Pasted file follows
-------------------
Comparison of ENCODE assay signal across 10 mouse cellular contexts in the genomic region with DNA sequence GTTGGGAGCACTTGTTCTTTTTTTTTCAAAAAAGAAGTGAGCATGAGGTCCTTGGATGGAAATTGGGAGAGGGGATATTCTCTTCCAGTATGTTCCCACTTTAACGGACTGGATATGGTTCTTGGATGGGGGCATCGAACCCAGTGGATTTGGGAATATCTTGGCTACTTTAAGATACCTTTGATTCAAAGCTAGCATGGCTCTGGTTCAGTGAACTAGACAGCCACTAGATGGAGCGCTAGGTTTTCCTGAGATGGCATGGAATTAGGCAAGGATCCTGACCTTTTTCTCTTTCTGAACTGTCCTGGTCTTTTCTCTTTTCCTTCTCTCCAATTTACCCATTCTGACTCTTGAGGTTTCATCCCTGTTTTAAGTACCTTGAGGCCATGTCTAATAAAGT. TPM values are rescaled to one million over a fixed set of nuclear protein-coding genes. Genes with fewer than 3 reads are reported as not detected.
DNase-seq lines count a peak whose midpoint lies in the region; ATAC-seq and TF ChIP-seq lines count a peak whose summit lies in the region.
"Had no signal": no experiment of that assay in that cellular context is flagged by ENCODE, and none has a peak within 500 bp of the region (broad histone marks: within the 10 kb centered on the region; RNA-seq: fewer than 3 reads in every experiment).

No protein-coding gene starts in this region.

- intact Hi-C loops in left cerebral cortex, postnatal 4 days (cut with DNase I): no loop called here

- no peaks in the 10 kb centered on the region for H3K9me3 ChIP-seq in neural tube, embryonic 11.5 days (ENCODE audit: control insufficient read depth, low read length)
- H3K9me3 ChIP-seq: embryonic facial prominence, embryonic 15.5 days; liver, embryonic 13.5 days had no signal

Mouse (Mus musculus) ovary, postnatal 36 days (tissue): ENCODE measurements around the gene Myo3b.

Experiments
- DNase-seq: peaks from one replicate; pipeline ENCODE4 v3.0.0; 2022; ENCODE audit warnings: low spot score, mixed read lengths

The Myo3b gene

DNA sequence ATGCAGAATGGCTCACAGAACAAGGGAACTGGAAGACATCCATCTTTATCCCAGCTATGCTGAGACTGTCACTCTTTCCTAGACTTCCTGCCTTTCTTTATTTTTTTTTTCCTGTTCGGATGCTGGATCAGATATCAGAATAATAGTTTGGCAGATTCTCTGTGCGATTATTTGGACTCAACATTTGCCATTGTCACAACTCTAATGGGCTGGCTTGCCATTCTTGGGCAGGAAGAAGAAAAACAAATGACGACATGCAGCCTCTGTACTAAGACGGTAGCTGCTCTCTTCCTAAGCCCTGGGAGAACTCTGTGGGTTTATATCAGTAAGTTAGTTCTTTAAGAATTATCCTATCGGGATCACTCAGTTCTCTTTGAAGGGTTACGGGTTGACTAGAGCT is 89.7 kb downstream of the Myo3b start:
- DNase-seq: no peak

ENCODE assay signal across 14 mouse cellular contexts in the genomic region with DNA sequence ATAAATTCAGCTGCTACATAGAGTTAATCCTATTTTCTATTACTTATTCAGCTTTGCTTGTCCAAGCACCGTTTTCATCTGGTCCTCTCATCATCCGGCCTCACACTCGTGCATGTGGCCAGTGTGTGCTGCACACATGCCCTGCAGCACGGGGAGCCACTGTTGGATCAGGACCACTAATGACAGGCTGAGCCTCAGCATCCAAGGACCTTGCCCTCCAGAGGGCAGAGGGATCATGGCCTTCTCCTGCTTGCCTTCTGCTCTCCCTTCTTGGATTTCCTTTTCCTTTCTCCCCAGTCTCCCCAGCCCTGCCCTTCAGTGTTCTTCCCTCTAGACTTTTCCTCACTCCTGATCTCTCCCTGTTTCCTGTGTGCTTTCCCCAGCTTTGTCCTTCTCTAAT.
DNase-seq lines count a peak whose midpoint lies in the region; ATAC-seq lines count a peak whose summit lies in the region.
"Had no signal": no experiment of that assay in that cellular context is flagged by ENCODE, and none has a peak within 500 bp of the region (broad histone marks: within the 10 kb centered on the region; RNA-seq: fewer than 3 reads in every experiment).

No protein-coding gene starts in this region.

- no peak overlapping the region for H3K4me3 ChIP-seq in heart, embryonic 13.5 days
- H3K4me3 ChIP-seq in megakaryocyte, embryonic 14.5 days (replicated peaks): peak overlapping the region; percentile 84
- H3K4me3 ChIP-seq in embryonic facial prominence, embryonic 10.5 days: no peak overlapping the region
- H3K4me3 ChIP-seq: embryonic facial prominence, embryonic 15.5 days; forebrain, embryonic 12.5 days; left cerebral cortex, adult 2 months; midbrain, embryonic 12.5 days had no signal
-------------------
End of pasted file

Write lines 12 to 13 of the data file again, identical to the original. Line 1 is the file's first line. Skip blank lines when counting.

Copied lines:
DNA sequence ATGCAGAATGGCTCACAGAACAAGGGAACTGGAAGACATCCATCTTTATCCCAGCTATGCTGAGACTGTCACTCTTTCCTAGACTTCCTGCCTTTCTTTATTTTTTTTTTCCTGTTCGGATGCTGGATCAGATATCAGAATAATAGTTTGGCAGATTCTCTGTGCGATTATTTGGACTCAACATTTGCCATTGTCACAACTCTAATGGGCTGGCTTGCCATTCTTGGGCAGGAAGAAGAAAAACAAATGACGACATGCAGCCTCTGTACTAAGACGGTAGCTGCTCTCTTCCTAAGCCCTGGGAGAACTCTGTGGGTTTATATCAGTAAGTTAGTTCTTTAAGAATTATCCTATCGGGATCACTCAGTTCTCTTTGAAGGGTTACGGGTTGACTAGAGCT is 89.7 kb downstream of the Myo3b start:
- DNase-seq: no peak